Whistleblower and Temple Professor John Raines Dies
Raines and his wife, Bonnie, broke into an FBI office in Media in 1971 and leaked documents that shocked the nation.
John Raines, one of several whistleblowers who broke into an FBI office in Media in 1971, died on Sunday. He was 84 years old.
Raines was a cleric, civil rights champion, Temple University professor, and, as mentioned, a precursor to the Edward Snowden era. On that fateful day in the 1970s, he and his wife Bonnie Raines helped steal 1,000 FBI files, revealing that the government was spying on its citizens — particularly those who fought for civil rights and against the Vietnam War.
At the time, the FBI’s J. Edgar Hoover, who ordered the surveillance efforts, poured resources into finding Raines and others who leaked the files to reporters, shocking the nation. But Hoover died of a heart attack in 1972. In the end, the Rainses got away with it — 40 years passed before they admitted their involvement through a friend, Betty Medsger, a reporter who detailed their story extensively in a book published in 2014.
John Raines, a professor emeritus of religion most known for his part in a 1971 FBI burglary, died in his home on Sunday. https://t.co/mZwmME2Bc2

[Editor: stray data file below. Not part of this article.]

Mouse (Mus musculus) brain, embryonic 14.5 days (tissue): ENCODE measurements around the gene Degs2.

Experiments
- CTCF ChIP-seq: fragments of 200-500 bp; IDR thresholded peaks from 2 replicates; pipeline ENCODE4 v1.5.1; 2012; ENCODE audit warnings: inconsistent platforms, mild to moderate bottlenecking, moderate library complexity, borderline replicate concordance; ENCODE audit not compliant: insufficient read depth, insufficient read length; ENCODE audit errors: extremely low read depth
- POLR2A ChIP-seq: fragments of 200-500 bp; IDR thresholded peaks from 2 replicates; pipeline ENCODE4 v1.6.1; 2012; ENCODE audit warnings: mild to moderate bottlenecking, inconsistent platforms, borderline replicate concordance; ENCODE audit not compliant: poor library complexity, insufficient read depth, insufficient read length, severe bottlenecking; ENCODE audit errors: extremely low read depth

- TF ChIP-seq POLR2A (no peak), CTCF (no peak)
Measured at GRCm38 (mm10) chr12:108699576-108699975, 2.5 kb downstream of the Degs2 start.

— The Temple News (@TheTempleNews) November 14, 2017
Raines grew up in a seven-bedroom mansion at the elite Hennepin Avenue United Methodist Church in Minneapolis. Following in his father’s footsteps, he became a pastor in the late ’50s, and eventually joined the company of civil rights groups like the Freedom Riders. He met Bonnie near Lake Michigan, and the pair moved to Philadelphia in the late ’60s, when Raines accepted a position in Temple’s religion department.
Philadelphia magazine writer Steve Volk published an extensive story on the couple, whom he tied to Snowden, in 2015. In the piece, he describes Raines as “all vigor, his voice a resonant, authoritative baritone.”
From Volk’s story:
“What the Raineses have lived … is total transformation. They are a couple who spent 40 years in hiding from the U.S. government, only to emerge as the sort of people we might aspire to be. In this context, the ovations the Raineses receive seem not just appreciative, or admiring, but prescient. John and Bonnie Raines appear as heralds — of an inevitable American future, when another whistle-blower, perhaps gray by then, and ordinary, will find that his enemies are gone, and that stages and crowds await him in every city and town.”